Did you know that nearly 15% of older adults (over 60 years old) suffer from a diagnosed mental disorder like Dementia or depression? Over 20% suffer from a neurological condition. With the aging population expected to grow from 12% to 22%, the need for increased support for seniors’ mental health is rising.
Thankfully, there are ways you can enhance the mental wellness of seniors. We’ll share them in the article and explain the vital role of in-home caregivers in supporting this aging population and their mental wellness.
What is mental health?
Mental health refers to our emotional, psychological and social well-being. Those in good mental health are often better able to handle stress, interpersonal relationships, and decision-making. Poor mental health can stem from a variety of factors, including past experiences or history of abuse, biological factors due to brain chemical imbalances, use of alcohol or drugs, or resulting from feelings of loneliness and isolation.
Being in good mental health is just as important as your physical health. Good mental health can decrease your risk for physical health problems, diabetes, heart disease, and stroke.
Why seniors need mental health support
Seniors are just as susceptible to mental health struggles as any other age group. Seniors with poor mental health often suffer from:
- Lack of attentiveness, focus, or interest
- Lack of energy
- Mood swings or excessive anger
- Physical decline
- Weakened immune system
Often, society interprets these symptoms as a natural part of aging. More often, they are signs that their mental health is suffering. These are symptoms that should never be ignored.
Seniors experience many huge life shifts in their golden years. Moving into care homes, watching loved ones pass away, and losing physical and mental ability can be devastating and affect them more than they or their loved ones might realize. These changes often lead to increased reports of isolation and loneliness (even if they’re living at home).
How you can support seniors’ mental health
There are many ways you can support the mental health of your elderly loved ones. Aside from time, they don’t require much commitment on your part.
- Visit them often: Regular visits from family and friends help seniors feel less isolated and alone, increasing the chances of declining mental health. If your senior is at higher risk of mental health issues, create a schedule to visit them at the same time every day or every week. It becomes an expected and much-anticipated visit that doesn’t catch them off guard. For those with memory difficulties, put your visit on a calendar for them.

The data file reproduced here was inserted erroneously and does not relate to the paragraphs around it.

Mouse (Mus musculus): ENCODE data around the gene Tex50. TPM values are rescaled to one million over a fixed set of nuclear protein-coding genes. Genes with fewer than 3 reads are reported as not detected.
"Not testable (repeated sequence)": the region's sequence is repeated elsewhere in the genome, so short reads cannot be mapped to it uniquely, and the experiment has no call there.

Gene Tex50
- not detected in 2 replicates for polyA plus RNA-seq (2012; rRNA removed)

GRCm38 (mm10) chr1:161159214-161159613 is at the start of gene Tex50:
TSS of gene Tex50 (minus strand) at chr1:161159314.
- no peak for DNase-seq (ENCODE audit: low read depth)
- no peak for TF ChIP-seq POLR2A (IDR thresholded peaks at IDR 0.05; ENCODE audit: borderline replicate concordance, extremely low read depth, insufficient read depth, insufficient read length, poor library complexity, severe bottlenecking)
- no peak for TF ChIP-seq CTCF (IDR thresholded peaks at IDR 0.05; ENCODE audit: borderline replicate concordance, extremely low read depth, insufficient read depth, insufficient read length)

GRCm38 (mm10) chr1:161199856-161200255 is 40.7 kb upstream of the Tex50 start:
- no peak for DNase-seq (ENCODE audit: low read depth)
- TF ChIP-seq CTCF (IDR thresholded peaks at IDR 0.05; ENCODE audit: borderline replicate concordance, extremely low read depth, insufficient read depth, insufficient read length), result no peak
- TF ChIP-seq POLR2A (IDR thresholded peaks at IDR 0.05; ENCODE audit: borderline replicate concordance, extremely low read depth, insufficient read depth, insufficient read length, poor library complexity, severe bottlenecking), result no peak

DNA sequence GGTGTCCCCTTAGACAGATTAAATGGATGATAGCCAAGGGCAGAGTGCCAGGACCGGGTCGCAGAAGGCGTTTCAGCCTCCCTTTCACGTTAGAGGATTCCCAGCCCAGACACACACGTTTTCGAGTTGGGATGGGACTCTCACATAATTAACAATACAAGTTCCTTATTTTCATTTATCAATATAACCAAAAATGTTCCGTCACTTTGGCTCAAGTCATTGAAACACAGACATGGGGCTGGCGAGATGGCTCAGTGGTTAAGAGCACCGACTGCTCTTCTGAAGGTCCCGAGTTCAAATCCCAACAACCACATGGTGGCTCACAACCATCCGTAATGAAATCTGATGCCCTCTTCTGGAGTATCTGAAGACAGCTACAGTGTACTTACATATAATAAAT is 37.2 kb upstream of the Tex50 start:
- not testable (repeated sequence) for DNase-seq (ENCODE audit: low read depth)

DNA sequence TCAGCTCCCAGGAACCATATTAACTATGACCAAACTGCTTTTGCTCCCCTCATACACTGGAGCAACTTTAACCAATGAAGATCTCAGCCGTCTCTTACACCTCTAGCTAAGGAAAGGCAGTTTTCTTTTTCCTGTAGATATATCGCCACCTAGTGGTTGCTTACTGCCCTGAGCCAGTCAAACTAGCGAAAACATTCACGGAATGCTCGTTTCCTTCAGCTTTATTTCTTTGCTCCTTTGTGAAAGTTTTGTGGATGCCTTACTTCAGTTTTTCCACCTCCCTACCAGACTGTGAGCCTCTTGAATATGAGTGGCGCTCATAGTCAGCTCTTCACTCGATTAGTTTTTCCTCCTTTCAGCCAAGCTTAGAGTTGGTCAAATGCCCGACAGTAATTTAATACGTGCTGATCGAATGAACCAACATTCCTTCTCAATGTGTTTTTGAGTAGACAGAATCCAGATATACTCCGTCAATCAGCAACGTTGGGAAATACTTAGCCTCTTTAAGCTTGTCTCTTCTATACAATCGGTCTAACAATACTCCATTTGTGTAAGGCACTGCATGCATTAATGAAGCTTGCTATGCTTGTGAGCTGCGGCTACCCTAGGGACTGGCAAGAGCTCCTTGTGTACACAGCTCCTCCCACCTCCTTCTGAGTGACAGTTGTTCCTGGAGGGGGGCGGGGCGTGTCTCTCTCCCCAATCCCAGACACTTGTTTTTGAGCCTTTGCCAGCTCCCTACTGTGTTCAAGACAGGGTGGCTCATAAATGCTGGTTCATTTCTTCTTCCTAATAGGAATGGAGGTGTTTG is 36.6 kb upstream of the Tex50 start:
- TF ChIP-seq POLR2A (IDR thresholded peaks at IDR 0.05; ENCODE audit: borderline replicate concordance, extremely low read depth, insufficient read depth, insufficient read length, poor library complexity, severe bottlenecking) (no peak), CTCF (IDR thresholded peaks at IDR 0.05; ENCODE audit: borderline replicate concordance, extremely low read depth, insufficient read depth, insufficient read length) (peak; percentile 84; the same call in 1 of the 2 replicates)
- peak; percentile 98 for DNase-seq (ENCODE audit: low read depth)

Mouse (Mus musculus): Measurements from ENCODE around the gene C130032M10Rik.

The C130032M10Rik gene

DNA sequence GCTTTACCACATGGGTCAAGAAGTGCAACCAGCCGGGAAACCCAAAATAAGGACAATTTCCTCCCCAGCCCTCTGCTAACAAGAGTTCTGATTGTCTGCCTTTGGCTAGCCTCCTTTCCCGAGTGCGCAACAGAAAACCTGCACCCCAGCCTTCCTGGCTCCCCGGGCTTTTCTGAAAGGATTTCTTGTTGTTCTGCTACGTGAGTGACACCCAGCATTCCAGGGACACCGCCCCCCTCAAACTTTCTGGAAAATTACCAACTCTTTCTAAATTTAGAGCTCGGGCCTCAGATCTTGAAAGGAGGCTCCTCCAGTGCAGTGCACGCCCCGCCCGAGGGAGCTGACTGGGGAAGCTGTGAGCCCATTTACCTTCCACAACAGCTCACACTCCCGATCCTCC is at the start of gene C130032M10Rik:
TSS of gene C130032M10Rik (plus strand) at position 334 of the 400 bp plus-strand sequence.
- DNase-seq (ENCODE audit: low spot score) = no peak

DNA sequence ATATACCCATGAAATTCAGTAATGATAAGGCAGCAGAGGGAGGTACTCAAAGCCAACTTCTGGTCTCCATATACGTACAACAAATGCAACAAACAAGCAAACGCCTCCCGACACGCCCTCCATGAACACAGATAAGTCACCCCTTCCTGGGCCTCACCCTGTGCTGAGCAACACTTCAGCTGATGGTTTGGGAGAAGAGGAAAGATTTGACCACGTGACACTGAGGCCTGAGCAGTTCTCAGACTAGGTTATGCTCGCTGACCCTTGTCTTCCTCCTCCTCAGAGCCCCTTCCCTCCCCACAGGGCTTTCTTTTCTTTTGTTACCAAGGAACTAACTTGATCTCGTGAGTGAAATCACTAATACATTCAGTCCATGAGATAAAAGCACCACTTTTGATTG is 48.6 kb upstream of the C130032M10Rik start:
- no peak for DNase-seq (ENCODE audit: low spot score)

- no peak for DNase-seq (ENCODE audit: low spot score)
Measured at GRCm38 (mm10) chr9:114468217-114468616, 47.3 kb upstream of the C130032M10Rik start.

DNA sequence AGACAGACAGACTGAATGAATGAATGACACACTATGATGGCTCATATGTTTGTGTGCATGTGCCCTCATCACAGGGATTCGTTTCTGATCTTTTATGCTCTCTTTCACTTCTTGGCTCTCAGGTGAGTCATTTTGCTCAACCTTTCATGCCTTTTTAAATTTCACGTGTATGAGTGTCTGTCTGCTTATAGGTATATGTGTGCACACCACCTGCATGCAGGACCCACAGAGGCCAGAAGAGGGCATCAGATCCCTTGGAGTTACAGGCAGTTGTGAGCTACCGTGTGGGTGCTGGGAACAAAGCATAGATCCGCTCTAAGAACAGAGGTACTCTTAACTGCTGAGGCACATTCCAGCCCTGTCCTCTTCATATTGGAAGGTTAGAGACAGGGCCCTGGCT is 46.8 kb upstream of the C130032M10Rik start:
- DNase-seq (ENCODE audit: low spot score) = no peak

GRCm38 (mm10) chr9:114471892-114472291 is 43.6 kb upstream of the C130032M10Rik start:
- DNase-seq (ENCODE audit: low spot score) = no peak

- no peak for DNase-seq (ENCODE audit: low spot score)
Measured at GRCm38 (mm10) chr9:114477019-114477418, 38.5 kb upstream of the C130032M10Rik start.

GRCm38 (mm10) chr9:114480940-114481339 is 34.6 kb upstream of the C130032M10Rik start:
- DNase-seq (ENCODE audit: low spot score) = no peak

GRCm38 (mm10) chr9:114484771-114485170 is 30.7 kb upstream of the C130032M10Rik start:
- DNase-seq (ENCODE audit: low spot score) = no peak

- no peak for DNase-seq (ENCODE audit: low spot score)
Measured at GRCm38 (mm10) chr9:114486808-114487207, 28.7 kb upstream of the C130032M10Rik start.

- Engage them in physical activities: Help your elderly family and friends engage in physical activities. Being physically active supports a healthy body and mind. It could be as simple as walking together, participating in a sport appropriate for their abilities, or doing fun stretches and low-impact activities together.
- Provide mental stimulation exercises: Regular stimulation will help their minds stay young! Try doing puzzles, word games, or other fun challenges that make them think and use their brain.
- Help them socialize: Being social is essential to mental health and wellness. Look for other groups or clubs they could join with other like-minded seniors. They may enjoy crafting or crocheting, playing a sport, or doing a cooking class with a group of people their age.
- Support them to stay at home: Staying in familiar, comfortable environments helps reduce stress and senior’s mental load. This means helping them stay in their home as long as they can. If they want to stay home but can’t do it alone, you can hire an in-home nurse or caregiver to support them where needed. These caregivers can provide medical nursing care, companionship care, or help them maintain their homes.
How continuity of care can enhance the mental health of seniors
Seniors are going through many changes, which can affect their mental health. Continuity in care and support can provide a touch of predictability so they’re not caught off guard. We’ve found that seniors with a “revolving door” of ever-changing caregivers often get confused and worry about who will show up each day.
This continuity of care also helps them build meaningful social relationships. For example, having the same care provider visiting them means they can continue conversations or remember small things about the senior, making the experience much more personable. When their regular caregiver can remember facts about their life, passions, and preferences, it’s a more comfortable, less stressful experience.
Hero Home Care support for seniors
At Hero Home Care, we aim to improve quality of life by helping seniors stay in their homes longer. We provide continuity of care centred around every step of their life, whether they need someone to administer medication, have a social conversation with, reach items on high shelves, cut the lawn, or provide support in any aspect of their daily lives.
Through our Virtual Care Platform, we help seniors stay connected to family and friends through video chats on a tablet, so they can socialize and decrease loneliness and feelings of isolation.
We provide personalized home care solutions and services to support the physical and mental wellness of your elderly family members. Book a free care consult today to learn how we can support the mental wellness of your family members so they can remain safe in their homes.